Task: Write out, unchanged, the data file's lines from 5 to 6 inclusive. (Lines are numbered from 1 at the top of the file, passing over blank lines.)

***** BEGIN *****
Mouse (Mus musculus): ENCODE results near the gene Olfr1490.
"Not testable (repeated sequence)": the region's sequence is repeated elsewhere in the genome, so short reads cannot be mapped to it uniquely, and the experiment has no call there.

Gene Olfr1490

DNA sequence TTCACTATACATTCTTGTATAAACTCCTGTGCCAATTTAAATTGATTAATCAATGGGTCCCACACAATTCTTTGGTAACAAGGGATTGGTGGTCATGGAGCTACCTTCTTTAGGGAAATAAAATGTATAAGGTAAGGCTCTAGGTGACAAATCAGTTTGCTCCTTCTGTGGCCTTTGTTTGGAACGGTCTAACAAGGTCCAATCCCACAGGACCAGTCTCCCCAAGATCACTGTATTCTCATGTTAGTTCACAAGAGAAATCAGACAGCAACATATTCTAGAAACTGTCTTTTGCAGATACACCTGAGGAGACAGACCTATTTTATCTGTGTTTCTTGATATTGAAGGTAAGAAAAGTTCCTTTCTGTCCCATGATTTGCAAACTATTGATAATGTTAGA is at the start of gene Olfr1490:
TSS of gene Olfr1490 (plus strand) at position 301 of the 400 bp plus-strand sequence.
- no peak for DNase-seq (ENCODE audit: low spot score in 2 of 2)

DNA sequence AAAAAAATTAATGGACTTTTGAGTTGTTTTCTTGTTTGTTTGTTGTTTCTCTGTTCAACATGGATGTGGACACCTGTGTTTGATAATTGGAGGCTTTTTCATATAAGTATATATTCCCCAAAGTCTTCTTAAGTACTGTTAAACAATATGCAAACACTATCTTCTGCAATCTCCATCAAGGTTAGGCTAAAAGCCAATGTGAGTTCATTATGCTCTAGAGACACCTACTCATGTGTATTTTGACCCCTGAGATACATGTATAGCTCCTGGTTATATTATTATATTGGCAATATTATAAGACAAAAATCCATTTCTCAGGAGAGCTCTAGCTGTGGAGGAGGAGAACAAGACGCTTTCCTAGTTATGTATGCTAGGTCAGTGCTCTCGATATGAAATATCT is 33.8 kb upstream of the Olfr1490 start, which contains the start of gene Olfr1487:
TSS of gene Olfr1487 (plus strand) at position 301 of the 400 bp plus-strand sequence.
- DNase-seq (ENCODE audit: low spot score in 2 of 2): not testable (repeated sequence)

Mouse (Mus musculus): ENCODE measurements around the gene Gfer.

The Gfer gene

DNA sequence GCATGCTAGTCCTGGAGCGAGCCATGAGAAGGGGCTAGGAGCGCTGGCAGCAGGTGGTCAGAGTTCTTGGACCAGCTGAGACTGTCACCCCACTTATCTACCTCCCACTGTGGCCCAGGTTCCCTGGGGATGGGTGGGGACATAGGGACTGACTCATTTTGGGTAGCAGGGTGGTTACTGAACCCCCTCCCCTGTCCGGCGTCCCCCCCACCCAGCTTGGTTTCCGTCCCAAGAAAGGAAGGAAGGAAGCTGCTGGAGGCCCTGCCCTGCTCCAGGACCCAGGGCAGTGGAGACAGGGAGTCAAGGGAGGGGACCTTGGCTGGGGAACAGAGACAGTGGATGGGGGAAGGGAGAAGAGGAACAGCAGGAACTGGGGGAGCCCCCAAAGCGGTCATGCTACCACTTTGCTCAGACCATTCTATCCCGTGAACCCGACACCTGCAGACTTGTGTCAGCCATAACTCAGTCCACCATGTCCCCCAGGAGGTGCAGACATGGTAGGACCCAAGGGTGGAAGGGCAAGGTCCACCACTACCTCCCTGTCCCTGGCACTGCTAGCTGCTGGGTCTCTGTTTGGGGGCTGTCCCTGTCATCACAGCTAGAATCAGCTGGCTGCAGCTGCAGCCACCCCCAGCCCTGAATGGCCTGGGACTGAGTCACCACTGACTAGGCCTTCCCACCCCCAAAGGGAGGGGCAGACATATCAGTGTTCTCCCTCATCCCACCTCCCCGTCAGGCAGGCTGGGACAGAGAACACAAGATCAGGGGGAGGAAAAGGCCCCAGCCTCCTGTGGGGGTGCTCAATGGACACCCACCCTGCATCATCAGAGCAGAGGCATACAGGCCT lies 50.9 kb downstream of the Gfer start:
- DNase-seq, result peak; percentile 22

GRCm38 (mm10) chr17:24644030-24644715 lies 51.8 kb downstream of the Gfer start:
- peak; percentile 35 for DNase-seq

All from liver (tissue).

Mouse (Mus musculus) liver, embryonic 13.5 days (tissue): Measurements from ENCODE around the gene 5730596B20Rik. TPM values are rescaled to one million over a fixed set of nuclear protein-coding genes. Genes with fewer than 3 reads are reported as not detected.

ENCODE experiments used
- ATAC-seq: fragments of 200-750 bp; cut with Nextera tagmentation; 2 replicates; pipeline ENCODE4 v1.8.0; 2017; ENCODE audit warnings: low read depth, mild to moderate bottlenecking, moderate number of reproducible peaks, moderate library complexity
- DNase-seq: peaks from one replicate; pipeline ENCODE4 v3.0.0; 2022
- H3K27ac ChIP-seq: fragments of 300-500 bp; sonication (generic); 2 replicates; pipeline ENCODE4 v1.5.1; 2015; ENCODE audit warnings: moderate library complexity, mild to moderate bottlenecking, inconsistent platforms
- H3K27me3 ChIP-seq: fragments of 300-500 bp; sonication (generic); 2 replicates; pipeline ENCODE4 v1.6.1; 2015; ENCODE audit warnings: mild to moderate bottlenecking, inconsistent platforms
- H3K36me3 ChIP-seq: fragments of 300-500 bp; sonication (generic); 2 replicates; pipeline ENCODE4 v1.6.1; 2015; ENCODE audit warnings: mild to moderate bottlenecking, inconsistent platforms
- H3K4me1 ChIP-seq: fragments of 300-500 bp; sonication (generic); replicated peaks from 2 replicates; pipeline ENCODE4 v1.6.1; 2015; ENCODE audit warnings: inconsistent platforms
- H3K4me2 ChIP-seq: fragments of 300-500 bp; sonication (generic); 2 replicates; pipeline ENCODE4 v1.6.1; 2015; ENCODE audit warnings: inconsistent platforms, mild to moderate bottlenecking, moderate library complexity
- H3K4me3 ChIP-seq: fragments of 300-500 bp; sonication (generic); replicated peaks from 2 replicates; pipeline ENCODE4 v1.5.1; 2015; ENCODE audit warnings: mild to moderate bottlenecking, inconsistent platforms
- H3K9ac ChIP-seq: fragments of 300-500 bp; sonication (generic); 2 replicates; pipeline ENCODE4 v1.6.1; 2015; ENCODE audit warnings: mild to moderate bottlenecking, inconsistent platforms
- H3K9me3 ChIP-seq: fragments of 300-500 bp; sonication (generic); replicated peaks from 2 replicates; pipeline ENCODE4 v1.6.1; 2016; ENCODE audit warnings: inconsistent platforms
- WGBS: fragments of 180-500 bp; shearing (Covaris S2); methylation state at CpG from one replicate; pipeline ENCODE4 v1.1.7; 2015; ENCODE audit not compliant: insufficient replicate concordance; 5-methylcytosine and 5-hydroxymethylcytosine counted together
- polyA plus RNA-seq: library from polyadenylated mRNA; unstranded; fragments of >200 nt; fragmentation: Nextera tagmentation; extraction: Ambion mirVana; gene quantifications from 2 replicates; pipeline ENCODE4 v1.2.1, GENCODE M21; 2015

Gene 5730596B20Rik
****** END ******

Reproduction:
TSS of gene Olfr1490 (plus strand) at position 301 of the 400 bp plus-strand sequence.
- no peak for DNase-seq (ENCODE audit: low spot score in 2 of 2)